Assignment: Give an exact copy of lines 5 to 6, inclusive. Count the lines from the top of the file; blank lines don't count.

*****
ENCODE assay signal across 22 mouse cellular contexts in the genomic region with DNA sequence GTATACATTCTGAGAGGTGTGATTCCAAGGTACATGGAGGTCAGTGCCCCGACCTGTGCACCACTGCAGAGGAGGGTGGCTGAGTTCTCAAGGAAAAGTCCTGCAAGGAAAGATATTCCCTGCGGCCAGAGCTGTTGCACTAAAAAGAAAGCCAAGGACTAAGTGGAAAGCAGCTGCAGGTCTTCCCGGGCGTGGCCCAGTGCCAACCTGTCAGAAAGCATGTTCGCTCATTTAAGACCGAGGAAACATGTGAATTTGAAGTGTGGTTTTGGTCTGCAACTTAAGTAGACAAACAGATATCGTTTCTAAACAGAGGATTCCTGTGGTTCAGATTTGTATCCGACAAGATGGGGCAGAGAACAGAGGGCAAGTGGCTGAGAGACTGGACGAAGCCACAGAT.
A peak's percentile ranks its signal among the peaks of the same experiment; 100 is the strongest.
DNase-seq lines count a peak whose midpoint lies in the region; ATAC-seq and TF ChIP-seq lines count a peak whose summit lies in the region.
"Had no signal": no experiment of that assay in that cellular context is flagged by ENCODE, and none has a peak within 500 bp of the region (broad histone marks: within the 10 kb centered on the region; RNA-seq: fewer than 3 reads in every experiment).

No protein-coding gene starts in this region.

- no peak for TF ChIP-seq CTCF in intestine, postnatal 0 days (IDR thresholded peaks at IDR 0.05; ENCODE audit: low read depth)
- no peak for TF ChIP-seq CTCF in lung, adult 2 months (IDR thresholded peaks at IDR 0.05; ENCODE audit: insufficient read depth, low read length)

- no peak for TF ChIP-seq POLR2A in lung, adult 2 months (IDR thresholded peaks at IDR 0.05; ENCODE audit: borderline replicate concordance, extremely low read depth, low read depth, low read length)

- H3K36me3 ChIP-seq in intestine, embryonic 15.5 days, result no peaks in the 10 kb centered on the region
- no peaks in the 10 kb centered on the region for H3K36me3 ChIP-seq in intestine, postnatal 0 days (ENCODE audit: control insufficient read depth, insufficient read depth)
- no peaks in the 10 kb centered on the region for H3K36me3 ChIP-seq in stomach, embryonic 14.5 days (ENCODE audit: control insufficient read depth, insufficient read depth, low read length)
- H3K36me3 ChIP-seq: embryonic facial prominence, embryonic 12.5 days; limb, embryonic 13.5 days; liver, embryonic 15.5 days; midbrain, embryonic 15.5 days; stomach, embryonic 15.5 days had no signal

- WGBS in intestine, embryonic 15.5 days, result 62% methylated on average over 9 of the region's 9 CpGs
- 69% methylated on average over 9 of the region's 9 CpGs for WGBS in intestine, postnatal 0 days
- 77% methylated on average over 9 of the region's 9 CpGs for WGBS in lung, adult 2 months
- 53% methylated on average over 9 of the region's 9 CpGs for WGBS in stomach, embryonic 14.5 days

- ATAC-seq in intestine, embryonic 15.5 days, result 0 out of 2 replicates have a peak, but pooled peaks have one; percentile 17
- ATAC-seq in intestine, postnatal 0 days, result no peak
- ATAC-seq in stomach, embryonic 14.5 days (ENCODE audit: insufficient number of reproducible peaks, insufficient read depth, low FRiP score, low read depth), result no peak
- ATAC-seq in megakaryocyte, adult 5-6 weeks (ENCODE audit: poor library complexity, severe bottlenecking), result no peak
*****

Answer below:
No protein-coding gene starts in this region.

- no peak for TF ChIP-seq CTCF in intestine, postnatal 0 days (IDR thresholded peaks at IDR 0.05; ENCODE audit: low read depth)